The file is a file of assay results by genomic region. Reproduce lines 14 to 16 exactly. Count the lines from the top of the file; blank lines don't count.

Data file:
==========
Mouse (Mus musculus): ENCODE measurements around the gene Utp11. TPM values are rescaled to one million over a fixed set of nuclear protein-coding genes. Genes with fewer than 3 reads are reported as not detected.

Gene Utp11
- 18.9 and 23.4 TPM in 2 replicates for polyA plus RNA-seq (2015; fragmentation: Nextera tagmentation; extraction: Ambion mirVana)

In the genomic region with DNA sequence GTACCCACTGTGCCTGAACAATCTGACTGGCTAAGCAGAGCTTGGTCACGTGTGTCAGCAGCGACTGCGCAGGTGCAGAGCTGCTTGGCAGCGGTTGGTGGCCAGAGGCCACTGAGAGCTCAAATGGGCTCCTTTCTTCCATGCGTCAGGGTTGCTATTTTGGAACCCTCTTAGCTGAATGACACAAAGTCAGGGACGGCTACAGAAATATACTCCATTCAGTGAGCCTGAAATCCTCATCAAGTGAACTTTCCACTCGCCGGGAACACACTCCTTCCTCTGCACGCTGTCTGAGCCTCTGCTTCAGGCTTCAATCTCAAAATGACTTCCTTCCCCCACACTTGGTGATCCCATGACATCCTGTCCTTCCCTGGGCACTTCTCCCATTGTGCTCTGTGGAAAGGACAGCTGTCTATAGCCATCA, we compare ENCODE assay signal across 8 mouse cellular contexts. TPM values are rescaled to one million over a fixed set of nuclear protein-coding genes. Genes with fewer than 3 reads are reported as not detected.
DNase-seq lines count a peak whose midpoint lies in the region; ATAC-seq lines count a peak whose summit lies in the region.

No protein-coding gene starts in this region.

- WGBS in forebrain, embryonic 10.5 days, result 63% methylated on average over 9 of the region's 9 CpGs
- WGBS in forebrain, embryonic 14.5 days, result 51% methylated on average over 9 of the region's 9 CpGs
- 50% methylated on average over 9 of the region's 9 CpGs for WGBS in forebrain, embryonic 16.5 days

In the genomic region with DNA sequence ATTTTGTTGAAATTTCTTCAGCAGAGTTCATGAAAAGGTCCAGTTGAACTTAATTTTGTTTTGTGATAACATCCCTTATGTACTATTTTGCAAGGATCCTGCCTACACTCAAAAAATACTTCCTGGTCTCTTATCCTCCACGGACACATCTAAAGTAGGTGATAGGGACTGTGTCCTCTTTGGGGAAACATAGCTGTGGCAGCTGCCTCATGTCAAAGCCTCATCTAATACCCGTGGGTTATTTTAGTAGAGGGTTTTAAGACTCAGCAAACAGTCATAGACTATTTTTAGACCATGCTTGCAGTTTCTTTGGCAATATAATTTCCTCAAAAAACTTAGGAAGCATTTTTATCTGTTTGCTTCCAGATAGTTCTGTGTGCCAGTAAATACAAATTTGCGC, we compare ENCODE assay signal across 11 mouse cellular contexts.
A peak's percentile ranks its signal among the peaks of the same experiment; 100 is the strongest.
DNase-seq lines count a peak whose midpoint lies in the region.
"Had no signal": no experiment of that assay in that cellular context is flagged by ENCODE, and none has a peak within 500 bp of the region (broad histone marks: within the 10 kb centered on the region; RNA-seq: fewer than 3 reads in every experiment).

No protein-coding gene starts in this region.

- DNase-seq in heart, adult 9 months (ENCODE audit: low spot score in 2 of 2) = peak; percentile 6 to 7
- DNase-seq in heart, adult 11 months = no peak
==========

No protein-coding gene starts in this region.

- DNase-seq in heart, adult 9 months (ENCODE audit: low spot score in 2 of 2) = peak; percentile 6 to 7
- DNase-seq in heart, adult 11 months = no peak